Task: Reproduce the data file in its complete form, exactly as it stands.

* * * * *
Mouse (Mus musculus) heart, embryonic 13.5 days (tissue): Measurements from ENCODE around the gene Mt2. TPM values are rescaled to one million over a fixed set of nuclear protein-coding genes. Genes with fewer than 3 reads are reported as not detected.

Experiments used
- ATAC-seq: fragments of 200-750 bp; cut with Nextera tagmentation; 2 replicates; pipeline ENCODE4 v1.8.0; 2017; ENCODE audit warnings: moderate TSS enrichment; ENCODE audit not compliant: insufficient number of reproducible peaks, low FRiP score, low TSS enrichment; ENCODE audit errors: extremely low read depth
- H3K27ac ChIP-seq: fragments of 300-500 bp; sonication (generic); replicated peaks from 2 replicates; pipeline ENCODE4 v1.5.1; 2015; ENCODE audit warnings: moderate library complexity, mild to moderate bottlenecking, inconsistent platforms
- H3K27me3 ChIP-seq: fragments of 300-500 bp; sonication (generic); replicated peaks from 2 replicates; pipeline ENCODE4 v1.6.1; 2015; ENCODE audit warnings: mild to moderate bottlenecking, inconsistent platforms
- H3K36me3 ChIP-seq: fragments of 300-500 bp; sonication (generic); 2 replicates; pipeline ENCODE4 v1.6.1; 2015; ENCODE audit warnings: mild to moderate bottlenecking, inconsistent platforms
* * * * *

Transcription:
Mouse (Mus musculus) heart, embryonic 13.5 days (tissue): Measurements from ENCODE around the gene Mt2. TPM values are rescaled to one million over a fixed set of nuclear protein-coding genes. Genes with fewer than 3 reads are reported as not detected.

Experiments used
- ATAC-seq: fragments of 200-750 bp; cut with Nextera tagmentation; 2 replicates; pipeline ENCODE4 v1.8.0; 2017; ENCODE audit warnings: moderate TSS enrichment; ENCODE audit not compliant: insufficient number of reproducible peaks, low FRiP score, low TSS enrichment; ENCODE audit errors: extremely low read depth
- H3K27ac ChIP-seq: fragments of 300-500 bp; sonication (generic); replicated peaks from 2 replicates; pipeline ENCODE4 v1.5.1; 2015; ENCODE audit warnings: moderate library complexity, mild to moderate bottlenecking, inconsistent platforms
- H3K27me3 ChIP-seq: fragments of 300-500 bp; sonication (generic); replicated peaks from 2 replicates; pipeline ENCODE4 v1.6.1; 2015; ENCODE audit warnings: mild to moderate bottlenecking, inconsistent platforms
- H3K36me3 ChIP-seq: fragments of 300-500 bp; sonication (generic); 2 replicates; pipeline ENCODE4 v1.6.1; 2015; ENCODE audit warnings: mild to moderate bottlenecking, inconsistent platforms